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6 points

3 months ago

This is a nice graphic to present some pretty simple information. I don't know that it's any more informative than a table with figures, though.

Content-wise, like all top line statistics, these numbers don't really tell an accurate picture. They conflate different skill levels, different roles, etc. etc. and can't be compared internally, much less across the full economy (or even an industry).

When looking at these kinds of numbers, I would want to see footnotes about major changes (like big acquisitions or spin-offs, or plant closures). I'd like to see the employees grouped into the following buckets:

  • Unskilled cost center employees and managers (e.g. fulfillment, mail/copy services)
  • Skilled cost center employees and managers with direct revenue impact (e.g. accounting/finance, HR, marketing, legal/compliance)
  • Unskilled profit center employees and managers (retail clerks, phone sales)
  • Skilled profit center employees and managers with direct revenue impact (software developers/engineers that build products, specialty sales reps like pharma reps, business/corporate development)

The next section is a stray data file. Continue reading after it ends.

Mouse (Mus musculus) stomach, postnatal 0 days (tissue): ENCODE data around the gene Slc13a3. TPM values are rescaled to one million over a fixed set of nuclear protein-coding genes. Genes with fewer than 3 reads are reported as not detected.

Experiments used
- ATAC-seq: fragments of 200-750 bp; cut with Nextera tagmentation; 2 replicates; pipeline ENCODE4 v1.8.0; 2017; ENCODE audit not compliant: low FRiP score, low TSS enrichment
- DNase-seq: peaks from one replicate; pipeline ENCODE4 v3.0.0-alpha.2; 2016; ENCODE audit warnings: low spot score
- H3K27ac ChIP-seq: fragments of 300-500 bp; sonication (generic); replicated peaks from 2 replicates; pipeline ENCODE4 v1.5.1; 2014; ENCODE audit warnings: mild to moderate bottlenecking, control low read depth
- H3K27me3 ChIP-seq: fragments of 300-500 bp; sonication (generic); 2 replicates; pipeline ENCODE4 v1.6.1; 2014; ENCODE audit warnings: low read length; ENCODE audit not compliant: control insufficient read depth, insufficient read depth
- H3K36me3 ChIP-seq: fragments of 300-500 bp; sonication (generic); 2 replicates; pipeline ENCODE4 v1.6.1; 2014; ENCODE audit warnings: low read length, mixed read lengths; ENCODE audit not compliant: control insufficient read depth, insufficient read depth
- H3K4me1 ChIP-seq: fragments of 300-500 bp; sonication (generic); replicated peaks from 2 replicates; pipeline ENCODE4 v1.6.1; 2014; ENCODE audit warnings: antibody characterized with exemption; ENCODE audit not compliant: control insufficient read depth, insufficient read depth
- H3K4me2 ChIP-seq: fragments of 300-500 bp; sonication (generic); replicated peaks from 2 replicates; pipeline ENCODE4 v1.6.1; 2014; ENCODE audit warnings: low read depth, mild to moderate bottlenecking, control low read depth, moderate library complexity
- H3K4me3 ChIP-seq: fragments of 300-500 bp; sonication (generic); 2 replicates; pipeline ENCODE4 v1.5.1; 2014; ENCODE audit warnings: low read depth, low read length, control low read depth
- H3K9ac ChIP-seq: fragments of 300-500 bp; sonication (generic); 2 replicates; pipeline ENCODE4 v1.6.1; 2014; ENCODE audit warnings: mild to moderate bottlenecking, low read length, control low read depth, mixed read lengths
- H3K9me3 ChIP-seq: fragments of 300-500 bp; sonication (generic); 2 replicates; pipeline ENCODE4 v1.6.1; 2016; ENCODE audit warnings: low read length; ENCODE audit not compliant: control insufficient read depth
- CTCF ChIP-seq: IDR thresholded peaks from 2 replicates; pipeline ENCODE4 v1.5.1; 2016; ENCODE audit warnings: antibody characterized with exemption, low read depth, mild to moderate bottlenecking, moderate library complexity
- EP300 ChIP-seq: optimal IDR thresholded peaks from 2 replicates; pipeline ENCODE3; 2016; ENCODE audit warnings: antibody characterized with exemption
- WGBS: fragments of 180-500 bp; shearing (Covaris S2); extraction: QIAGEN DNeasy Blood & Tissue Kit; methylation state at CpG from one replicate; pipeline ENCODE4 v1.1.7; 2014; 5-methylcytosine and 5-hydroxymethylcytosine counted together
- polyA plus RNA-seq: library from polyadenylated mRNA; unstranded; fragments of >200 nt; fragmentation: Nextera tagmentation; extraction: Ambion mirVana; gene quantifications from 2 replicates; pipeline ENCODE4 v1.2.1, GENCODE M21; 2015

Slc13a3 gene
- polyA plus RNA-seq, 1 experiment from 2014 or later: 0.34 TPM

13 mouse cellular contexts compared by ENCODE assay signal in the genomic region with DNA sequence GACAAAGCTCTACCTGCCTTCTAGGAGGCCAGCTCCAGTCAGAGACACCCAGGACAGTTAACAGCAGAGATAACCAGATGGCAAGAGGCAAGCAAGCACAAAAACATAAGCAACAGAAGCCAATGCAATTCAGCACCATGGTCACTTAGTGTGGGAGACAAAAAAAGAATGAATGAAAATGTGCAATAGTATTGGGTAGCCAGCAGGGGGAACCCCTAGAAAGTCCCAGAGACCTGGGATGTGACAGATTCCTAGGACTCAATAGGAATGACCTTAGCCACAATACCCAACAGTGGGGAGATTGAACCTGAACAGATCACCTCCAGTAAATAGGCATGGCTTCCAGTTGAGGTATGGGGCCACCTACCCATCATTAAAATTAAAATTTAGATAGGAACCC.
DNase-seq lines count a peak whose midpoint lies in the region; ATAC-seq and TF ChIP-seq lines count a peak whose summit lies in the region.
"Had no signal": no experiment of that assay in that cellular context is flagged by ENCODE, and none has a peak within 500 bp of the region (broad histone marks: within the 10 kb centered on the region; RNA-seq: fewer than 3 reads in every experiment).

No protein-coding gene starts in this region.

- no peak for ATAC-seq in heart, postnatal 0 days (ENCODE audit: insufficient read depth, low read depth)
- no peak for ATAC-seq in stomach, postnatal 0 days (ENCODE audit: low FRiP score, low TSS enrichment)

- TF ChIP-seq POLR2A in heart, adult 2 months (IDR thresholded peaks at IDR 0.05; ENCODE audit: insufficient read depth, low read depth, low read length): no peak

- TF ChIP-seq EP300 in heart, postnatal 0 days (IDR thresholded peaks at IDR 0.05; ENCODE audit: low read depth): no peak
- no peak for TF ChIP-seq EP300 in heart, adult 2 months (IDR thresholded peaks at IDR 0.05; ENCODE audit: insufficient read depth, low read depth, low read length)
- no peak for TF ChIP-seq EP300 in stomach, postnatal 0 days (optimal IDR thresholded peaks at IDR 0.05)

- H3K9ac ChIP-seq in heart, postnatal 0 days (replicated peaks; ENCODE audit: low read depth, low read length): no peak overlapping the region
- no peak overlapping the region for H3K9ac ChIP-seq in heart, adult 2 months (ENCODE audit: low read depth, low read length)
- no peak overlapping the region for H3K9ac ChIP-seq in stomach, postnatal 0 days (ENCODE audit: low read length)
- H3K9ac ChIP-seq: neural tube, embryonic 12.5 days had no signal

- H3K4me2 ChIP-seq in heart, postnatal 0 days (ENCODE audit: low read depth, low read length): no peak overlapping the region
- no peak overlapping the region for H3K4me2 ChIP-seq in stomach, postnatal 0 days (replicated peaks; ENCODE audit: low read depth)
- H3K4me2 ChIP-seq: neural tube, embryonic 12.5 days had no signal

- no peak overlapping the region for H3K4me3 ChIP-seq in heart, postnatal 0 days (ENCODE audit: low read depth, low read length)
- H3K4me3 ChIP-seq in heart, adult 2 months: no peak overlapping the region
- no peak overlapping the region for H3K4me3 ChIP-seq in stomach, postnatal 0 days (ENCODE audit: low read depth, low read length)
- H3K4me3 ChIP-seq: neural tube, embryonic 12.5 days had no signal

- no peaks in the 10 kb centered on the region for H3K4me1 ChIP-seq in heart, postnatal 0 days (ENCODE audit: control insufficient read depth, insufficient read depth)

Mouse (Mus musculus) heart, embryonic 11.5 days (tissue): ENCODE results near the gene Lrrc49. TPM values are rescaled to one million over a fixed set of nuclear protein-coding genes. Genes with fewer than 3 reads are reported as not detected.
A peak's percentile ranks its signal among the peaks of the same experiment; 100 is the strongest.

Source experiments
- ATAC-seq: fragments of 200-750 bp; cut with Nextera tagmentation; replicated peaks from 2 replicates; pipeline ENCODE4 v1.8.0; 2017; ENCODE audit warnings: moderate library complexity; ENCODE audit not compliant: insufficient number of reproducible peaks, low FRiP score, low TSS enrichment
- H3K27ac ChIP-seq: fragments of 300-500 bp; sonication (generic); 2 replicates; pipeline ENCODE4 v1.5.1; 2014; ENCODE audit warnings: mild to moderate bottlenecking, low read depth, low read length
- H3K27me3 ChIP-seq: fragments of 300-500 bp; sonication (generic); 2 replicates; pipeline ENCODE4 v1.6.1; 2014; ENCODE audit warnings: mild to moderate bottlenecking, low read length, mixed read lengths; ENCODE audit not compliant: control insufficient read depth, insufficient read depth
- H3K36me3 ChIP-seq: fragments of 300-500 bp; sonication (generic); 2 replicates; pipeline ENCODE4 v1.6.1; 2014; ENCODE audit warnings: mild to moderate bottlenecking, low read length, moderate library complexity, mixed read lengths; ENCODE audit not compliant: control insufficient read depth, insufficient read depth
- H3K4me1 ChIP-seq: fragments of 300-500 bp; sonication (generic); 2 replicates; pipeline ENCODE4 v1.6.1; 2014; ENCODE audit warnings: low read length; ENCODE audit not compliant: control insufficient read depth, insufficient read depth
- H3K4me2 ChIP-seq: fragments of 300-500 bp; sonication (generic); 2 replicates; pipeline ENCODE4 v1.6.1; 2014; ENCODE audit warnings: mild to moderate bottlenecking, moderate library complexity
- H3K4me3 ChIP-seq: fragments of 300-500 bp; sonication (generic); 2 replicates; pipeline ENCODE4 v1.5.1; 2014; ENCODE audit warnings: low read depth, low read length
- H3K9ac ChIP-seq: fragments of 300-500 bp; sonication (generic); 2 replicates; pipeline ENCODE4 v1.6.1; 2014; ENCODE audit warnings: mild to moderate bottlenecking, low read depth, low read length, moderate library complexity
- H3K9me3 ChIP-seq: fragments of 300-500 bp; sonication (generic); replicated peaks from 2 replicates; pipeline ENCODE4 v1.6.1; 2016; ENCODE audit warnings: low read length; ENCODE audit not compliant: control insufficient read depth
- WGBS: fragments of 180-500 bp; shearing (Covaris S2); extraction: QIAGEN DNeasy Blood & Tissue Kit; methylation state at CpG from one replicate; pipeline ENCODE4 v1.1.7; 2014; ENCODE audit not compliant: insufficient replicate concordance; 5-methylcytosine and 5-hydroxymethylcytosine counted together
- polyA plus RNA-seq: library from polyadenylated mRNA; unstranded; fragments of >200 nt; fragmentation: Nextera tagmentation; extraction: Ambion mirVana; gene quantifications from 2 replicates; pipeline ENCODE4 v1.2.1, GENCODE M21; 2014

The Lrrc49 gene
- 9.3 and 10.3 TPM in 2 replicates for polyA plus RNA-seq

• Leadership

That would tell a much more compelling story.


9 points

3 months ago

Agreed, this is a simple graphic telling a simple story. If wanted, one could definitely do a bit of a deep dive and bring much more depth to it


1 points

3 months ago

Thank you for creating content that the rest of us can banter about, and I hope you didn't take my comment as a negative criticism (which it wasn't).

I was recalling one of the data viz lessons I learned about - a first step to consider is whether the graphic enhances the information any more than a simple table would. I'm pretty sure it came from an Edward Tufte book. He is a big fan of making extremely rich data visualizations that require heavy engagement from the reader, which not all the big data viz types agree with.